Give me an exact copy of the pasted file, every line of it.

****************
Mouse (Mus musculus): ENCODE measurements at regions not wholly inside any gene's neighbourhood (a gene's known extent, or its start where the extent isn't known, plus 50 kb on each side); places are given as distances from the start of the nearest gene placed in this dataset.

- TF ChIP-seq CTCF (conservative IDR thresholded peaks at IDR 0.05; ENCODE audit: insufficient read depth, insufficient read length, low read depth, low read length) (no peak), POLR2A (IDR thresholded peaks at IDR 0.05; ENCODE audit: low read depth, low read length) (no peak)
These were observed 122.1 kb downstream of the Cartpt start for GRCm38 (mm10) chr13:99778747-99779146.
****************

Mouse (Mus musculus): ENCODE measurements at regions not wholly inside any gene's neighbourhood (a gene's known extent, or its start where the extent isn't known, plus 50 kb on each side); places are given as distances from the start of the nearest gene placed in this dataset.

- TF ChIP-seq CTCF (conservative IDR thresholded peaks at IDR 0.05; ENCODE audit: insufficient read depth, insufficient read length, low read depth, low read length) (no peak), POLR2A (IDR thresholded peaks at IDR 0.05; ENCODE audit: low read depth, low read length) (no peak)
These were observed 122.1 kb downstream of the Cartpt start for GRCm38 (mm10) chr13:99778747-99779146.